What is the fake "Findomestic" email?
"Findomestic Email Virus" refers to a spam campaign proliferating Ursnif trojan-type malware. The term "spam campaign" defines a mass-scale operation, during which thousands of deceptive/scam emails are sent.
This spam campaign targets Italian users and is disguised as a notification concerning recipients' debts, supposedly from Findomestic, which is a legitimate consumer credit institution.
Note that these messages are in no way associated with the Findomestic banking company and none of the information provided in them is genuine. The purpose of these scam emails is to trick recipients into opening the file attached to them, thereby initiating the infection process of Ursnif. This Trojan stealthily infiltrates systems and extracts information stored in and accessed through them.
According to a rough translation, the fake "Findomestic" emails (subject/title, "saldo disponibile 966", which might vary) inform recipients of their current credit balance. Allegedly, they are in significant debt and this is a concerning development. Recipients are instructed to review the attached document, which is stated to contain the relevant payment details. Additionally, the scam messages inform users that the sum must be paid within five days.
As mentioned, these "Findomestic" emails are scams, intended to infect recipients devices with the Ursnif Trojan. The malware's download/installation process is triggered by the attachments being opened (specifically, by execution of its malicious macro commands).
The main purpose of this malicious program is data theft. It targets system and user/private information, browsing data, and this also malware has keylogging capabilities. To elaborate on the latter, it can record key strokes. This functionality is typically used to obtain log-in credentials (i.e. IDs, usernames and passwords) of email, social networking/media, communication platform, data storage and transferring, e-commerce (online store), digital wallet and banking accounts.
Ursnif's features are not limited to information theft. It can also restart/reboot the compromised device, take screenshots, and so on. Furthermore, this Trojan can infiltrate (upload) and execute files, and hence can potentially be used to infect the system with additional malware (e.g. ransomware, cryptominers, etc.).
To summarize, by trusting the fake "Findomestic" messages, users might experience system infections, serious privacy issues, financial loss and identity theft. If it is suspected or known that the Ursnif Trojan (or other malware) has already infected the system, use anti-virus software to eliminate it immediately.
|Threat Type||Trojan, password-stealing virus, banking malware, spyware.|
|Hoax||Scam emails notify recipients of their debt|
|Detection Names||GData (Macro.Trojan-Downloader.Agent.MU), TACHYON (Suspicious/WOX.Downloader.Gen), McAfee-GW-Edition (BehavesLike.Downloader.dc), F-Secure (Heuristic.HEUR/Macro.Downloader.MRKB.Gen), Tencent (Heur.MSWord.Downloader.d), Full List Of Detections (VirusTotal)|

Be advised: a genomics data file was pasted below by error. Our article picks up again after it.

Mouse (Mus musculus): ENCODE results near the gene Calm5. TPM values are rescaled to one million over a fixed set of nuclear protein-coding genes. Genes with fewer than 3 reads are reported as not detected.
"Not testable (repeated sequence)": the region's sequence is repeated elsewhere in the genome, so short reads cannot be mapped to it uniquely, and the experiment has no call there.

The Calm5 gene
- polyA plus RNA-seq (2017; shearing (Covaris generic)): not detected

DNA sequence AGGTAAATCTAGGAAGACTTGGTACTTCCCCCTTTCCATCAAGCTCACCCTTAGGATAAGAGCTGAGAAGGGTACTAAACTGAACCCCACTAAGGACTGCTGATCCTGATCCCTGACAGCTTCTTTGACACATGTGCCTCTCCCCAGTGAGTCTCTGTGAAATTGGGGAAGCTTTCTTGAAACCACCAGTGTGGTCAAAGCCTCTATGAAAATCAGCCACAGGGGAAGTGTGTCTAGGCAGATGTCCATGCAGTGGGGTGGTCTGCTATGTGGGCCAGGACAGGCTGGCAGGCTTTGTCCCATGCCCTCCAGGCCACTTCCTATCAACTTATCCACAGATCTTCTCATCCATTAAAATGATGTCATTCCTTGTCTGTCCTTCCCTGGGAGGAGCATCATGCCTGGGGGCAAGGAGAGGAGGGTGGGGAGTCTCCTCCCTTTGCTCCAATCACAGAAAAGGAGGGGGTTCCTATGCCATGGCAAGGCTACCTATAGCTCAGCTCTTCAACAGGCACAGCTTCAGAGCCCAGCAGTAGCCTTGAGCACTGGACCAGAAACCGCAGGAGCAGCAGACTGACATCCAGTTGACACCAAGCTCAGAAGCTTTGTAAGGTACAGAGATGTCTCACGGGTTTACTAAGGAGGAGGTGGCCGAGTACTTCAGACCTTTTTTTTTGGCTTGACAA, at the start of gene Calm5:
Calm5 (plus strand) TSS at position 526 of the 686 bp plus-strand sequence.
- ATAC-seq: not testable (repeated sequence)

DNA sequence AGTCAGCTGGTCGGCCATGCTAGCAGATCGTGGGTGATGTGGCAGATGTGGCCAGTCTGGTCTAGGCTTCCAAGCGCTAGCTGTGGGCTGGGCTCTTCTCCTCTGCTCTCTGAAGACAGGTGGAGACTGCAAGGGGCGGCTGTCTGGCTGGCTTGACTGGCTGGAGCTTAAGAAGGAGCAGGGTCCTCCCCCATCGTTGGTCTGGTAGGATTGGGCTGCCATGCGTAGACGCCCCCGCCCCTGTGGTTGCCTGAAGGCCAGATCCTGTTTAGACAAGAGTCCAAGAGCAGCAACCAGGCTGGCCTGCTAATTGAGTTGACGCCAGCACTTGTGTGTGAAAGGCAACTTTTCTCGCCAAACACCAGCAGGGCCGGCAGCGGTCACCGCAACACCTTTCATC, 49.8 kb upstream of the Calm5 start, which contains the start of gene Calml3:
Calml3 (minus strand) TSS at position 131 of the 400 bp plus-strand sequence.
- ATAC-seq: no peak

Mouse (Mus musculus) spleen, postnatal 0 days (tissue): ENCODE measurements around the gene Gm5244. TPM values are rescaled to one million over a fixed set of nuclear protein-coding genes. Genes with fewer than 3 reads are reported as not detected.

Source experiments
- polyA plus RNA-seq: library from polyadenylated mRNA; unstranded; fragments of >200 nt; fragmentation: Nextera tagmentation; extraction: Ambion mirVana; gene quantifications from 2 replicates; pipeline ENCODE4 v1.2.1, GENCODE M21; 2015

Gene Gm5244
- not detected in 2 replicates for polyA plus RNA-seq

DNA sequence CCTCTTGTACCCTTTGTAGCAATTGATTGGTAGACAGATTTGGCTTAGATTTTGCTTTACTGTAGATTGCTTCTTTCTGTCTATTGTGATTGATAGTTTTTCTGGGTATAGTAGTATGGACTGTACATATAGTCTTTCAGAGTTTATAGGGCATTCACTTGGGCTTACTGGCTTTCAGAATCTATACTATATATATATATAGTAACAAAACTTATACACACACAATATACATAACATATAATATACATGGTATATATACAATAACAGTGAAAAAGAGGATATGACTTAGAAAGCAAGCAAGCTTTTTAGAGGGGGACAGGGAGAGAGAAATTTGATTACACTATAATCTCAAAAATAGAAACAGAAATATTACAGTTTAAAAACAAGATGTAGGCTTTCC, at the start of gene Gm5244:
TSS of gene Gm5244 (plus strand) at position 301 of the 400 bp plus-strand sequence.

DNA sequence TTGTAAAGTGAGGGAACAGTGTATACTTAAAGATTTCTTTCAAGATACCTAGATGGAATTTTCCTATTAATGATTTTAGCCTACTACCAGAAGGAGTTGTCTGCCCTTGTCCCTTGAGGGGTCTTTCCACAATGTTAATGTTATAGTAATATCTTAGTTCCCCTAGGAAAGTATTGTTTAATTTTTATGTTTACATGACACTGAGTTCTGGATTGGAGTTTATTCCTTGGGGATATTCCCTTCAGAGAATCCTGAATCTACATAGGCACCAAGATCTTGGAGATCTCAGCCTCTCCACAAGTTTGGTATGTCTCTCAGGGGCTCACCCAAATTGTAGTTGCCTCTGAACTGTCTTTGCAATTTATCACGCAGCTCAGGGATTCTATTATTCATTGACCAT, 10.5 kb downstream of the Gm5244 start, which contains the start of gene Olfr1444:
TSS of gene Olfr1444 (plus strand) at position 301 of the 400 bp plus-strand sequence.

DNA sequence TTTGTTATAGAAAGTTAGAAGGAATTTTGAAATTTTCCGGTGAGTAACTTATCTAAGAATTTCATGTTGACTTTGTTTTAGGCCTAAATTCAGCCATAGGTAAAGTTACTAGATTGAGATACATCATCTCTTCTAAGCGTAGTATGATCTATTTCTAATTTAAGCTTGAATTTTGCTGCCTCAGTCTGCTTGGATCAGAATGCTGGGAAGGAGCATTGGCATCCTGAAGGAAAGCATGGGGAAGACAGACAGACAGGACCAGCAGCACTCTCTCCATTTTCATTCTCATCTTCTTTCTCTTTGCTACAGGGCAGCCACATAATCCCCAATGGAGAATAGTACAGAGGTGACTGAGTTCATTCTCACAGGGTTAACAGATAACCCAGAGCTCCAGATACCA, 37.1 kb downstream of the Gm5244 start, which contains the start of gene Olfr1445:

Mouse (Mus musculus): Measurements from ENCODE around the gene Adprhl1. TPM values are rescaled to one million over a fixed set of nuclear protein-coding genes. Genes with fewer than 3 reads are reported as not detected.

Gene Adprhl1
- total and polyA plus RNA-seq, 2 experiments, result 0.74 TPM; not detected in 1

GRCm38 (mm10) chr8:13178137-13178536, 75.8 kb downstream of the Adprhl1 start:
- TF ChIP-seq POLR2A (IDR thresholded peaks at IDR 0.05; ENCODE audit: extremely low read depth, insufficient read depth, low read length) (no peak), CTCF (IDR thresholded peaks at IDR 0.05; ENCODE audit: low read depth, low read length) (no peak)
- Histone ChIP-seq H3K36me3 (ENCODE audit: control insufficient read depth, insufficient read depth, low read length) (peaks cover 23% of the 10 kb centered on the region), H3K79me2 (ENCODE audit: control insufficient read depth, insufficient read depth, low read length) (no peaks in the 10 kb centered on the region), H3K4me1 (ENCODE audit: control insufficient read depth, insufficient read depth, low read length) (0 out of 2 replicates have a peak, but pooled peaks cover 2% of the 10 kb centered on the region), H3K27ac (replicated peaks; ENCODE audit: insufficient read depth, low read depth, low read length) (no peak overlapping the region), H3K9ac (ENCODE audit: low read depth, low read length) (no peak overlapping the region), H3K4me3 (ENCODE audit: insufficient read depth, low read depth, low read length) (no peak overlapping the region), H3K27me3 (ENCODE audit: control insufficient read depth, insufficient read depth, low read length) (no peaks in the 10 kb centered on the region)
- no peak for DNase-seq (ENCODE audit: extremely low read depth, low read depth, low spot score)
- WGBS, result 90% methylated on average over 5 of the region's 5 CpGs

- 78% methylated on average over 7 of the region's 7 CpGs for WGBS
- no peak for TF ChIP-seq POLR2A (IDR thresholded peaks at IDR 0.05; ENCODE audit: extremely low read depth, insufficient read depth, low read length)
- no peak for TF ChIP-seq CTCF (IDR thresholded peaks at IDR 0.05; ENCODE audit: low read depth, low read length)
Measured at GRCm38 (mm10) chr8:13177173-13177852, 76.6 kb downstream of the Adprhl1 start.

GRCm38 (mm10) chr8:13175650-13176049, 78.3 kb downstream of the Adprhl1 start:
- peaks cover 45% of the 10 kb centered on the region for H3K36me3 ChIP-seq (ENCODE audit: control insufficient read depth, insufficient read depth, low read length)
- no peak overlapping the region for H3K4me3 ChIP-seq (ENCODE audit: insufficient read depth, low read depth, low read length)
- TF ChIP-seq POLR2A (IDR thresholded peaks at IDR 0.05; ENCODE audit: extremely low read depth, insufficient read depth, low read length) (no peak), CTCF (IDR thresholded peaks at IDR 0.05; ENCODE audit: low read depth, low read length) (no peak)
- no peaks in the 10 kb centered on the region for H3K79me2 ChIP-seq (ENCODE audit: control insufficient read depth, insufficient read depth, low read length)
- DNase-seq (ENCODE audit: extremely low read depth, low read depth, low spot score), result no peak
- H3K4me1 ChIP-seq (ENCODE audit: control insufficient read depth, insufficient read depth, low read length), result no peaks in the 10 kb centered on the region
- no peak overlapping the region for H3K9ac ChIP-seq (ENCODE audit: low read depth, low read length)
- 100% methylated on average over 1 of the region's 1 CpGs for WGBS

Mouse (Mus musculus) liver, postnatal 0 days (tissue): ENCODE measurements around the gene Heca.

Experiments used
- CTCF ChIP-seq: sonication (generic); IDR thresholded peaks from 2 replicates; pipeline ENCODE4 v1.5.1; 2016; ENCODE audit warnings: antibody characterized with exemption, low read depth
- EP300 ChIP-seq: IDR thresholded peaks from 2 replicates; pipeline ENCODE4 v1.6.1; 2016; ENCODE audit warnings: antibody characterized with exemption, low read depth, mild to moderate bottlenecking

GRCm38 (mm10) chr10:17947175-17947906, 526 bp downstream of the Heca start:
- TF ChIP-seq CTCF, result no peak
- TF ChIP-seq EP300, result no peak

|Symptoms||Trojans are designed to stealthily infiltrate the victim's computer and remain silent, and thus no particular symptoms are clearly visible on an infected machine.|
|Distribution methods||Infected email attachments, malicious online advertisements, social engineering, software 'cracks'.|
|Damage||Stolen passwords and banking information, identity theft, the victim's computer added to a botnet.|
|Malware Removal (Windows)||
To eliminate possible malware infections, scan your computer with legitimate antivirus software. Our security researchers recommend using Combo Cleaner.
"Request For Payment", "MSC Email Virus" and "FedEx Freight" are some examples of other spam campaigns that proliferate malware. The deceptive messages are usually disguised as "official", "important", "urgent", "priority", and similar. These emails can spread a wide variety of malicious programs, which can cause likewise varied and serious problems.
Note that spam campaigns are not used exclusively to distribute malware. They are also used for phishing and other scams. Regardless of what scam messages claim or how they operate, their purpose is identical: to generate revenue for the scammers/cyber criminals behind them.
Due to the relative prevalence of spam mail, you are strongly advised to exercise caution with incoming emails.
How did "Findomestic Email Virus" infect my computer?
Ransomware and other malware infections are commonly spread through malspam campaigns, untrusted file/software download sources, fake (third party) software updating tools, Trojans and unofficial software activation tools.
Note that malicious MS Office documents can install malware only when users enable editing/content (macros commands). If the documents are opened with MS Office versions prior to 2010, however, the documents install malicious software automatically, since these older versions do not include "Protected View" mode.
Examples of untrusted file and software download sources are Peer-to-Peer networks (torrent clients), free file hosting websites, freeware download sites, and unofficial web pages. These are used to distribute malicious files by disguising them as legitimate and regular. When users download and open (execute) the files, however, they inadvertently install malware.
Fake software updating tools cause damage by installing malware rather than updates/fixes for installed software, or by exploiting bugs/flaws of outdated software. Trojans are malicious programs that can cause chain infections by installing other software of this kind. Note that malware can only be distributed in this way if Trojans are already installed on computers.
Unofficial activation ('cracking') tools are illegal programs that supposedly activate licensed software free of charge and bypass activation, however, they often install other malicious programs instead.
How to avoid installation of malware
To avoid malware spread via spam mail, you are strongly advised against opening suspicious or irrelevant emails, especially those with any attachments or links present within them.
Additionally, use Microsoft Office versions released after 2010. Malicious programs also proliferate through untrusted download channels (e.g. unofficial and free file-hosting sites, Peer-to-Peer sharing networks and other third party downloaders), illegal software activation ("cracking") tools, and fake updaters.